The exhibition will consist of paintings on panel that explore brown’s interest in the far-reaching influence of hip-hop music on youth culture. Specifically, brown’s imagery is inspired by the ‘Ganguro’, a part of Japanese and Korean youth culture that often go to extreme lengths to transform their appearance in an attempt to emulate the perceived ‘coolness’ of the musicians they admire.

brown feels, that often times the elements that seem to capture this ‘coolness’ are the same elements that often form the concepts of what signifies ‘blackness’. This desire to emulate manifests itself in various ways, from the simple act of wearing hip-hop gear to the more dramatic acts of changing their straight hair into afros, getting cornrows and even darkening their skin. brown paints these characters in the true Japanese Ukiyo-e style of the late Edo period in Tokyo, Japan to comment on these impersonators of the Far East. The art of ukiyo-e (which translates roughly as "pictures of the floating world") is closely associated with the urban pleasures of teahouses, restaurants, theater, geisha and courtesans. brown maintains the original urban sophistication of the art form but brings her own subversive spin to the figures.

Cadence Giersbach
June 8, 2002 - July 20, 2002

Giersbach explores the dynamic interplay of culture and nature and the tensions inherent in manufactured and wild spaces.

The work begins from photographs taken by the artist that are digitally enhanced to convey a vision of a place where nature and artifice merge and distinctions between abstraction and realism, the factual and the fantastic, are blurred. This imagery is the inspiration for the final paintings in vivid enamel on panel. In several instances, pictures bleed off their supports and onto the walls of the gallery.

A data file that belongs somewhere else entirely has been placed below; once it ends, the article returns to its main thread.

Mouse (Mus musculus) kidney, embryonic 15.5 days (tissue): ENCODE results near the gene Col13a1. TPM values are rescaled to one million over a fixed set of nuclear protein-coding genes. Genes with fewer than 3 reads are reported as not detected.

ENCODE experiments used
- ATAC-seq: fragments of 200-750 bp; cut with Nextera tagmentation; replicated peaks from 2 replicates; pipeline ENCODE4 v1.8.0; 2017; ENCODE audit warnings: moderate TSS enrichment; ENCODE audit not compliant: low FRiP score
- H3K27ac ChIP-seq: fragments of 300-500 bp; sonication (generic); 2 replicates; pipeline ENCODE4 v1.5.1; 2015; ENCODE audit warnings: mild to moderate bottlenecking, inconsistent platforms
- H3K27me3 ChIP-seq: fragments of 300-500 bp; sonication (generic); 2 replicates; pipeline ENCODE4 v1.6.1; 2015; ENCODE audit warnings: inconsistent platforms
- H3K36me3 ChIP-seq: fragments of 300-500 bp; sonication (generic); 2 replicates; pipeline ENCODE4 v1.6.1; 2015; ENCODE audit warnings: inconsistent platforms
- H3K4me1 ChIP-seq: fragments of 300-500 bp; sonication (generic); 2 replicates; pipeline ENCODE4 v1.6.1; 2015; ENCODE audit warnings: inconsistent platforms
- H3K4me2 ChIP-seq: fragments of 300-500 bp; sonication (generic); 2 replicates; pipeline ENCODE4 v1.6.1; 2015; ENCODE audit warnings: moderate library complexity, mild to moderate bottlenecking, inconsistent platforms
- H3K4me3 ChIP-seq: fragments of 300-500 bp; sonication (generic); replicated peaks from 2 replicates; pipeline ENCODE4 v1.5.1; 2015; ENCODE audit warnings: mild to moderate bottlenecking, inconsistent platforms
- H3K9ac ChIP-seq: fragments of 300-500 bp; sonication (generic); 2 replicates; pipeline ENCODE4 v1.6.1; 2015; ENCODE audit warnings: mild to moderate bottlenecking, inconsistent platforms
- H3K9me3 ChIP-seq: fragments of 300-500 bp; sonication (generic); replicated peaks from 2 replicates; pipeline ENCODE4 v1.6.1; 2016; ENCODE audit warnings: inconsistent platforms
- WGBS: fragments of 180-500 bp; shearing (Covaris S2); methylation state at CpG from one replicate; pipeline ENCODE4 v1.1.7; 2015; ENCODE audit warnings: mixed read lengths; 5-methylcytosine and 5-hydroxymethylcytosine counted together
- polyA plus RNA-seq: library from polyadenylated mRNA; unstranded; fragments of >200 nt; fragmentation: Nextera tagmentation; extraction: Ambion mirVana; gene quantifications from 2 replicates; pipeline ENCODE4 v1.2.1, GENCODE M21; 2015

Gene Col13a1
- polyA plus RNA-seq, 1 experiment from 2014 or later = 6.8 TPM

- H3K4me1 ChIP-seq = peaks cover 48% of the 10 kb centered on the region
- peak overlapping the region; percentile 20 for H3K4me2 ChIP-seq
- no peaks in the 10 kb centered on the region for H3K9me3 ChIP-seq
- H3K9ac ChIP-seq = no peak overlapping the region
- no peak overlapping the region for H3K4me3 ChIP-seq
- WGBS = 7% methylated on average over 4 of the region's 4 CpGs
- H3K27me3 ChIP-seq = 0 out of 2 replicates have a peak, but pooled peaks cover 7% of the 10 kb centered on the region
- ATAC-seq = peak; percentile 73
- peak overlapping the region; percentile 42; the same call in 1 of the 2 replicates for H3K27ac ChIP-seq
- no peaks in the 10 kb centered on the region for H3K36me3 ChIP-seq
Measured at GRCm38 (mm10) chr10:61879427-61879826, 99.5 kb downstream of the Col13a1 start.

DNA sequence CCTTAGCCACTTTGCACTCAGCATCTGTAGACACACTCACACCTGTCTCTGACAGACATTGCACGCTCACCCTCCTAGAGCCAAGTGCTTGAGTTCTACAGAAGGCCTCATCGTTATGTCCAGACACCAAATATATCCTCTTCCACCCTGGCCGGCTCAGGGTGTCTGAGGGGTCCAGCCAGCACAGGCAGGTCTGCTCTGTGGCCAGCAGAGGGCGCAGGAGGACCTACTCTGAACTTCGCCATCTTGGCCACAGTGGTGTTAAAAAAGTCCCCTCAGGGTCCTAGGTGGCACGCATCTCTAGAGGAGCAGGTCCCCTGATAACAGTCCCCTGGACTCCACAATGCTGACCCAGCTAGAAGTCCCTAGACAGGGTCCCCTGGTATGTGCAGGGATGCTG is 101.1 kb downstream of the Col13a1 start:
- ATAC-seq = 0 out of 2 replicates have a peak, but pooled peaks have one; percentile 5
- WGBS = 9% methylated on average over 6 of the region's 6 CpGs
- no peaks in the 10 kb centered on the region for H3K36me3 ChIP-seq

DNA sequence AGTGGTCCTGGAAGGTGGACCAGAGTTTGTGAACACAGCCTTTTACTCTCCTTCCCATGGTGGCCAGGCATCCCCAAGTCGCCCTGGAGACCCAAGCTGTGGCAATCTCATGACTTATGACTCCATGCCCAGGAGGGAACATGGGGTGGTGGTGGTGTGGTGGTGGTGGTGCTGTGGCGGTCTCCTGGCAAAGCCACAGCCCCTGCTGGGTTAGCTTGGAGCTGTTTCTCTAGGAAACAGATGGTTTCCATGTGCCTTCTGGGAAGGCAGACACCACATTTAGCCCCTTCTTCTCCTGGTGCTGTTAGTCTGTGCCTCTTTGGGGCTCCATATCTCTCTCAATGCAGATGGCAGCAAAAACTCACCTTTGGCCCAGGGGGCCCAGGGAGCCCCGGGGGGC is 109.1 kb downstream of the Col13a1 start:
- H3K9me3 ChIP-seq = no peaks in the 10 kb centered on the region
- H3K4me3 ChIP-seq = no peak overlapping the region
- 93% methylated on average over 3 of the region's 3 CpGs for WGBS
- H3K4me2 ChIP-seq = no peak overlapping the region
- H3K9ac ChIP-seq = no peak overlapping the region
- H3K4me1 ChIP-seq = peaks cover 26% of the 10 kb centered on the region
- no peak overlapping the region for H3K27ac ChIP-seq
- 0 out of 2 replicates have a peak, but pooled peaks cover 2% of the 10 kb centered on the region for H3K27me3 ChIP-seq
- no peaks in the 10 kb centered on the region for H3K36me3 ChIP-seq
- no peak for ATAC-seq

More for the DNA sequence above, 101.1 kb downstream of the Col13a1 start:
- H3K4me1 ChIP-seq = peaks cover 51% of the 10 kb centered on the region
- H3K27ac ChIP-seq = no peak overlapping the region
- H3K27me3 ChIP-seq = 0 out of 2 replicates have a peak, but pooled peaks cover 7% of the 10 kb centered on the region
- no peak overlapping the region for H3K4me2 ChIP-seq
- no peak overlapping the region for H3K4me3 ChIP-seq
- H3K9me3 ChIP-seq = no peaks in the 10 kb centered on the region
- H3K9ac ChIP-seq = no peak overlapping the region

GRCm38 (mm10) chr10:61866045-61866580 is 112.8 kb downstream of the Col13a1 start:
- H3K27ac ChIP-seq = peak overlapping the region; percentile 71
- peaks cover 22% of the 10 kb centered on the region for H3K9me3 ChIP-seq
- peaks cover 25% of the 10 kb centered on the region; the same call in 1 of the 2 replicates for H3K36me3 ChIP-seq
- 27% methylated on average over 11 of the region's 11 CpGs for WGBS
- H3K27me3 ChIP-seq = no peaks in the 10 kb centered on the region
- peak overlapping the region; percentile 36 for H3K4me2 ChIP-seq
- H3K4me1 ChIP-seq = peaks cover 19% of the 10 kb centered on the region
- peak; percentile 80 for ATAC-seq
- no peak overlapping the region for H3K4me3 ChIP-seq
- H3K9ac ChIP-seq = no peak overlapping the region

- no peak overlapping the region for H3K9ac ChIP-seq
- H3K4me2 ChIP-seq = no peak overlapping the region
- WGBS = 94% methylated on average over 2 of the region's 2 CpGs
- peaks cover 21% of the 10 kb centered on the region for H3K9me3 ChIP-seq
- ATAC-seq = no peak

The paintings offer glimpses into a world that exists at the juncture of the exotic and the mundane. Paintings may suggest remote locals, familiar places, or evoke the internal conflicts that arise as our own wild tendencies are tamed. The force of nature as it is subsumed in culture remains constant, unruly and strong.

Monique van Genderen
New Work
April 18, 2002 - June 1, 2002

Using translucent and reflective vinyl film as her medium, Monique van Genderen creates ethereal abstractions in the form of drawings, paintings and site specific installations. Incorporating the surroundings and combining a varied palette with both geometrical and amorphic elements, van Genderen’s “wall paintings” literally animate the environment, as well as invite the viewer into the dialectic of the historical, political, and social function of works of art in our culture.

Van Genderen’s most recent work incorporates both reflective film and gradational color films. The seemingly ephemeral qualities of these materials addresses the constant revelations to the surface of the plane in painting and the inescapable influence of advanced technology on art making today.

Soo Kim
New Photographs
January 26, 2002 - March 2, 2002

Soo Kim photographs the spaces in between places and the moments between events. By focusing her camera onto our peripheral consciousness, she exposes the instants that are seemingly forgotten and passed over but that, in actuality, create our realities and memories. The act of travelling takes a central role in Kim’s photographs. As she explores dislocation, transience, desire and our notion of home, she distills travel into a series of ordinary and simple moments where location and destination are unimportant.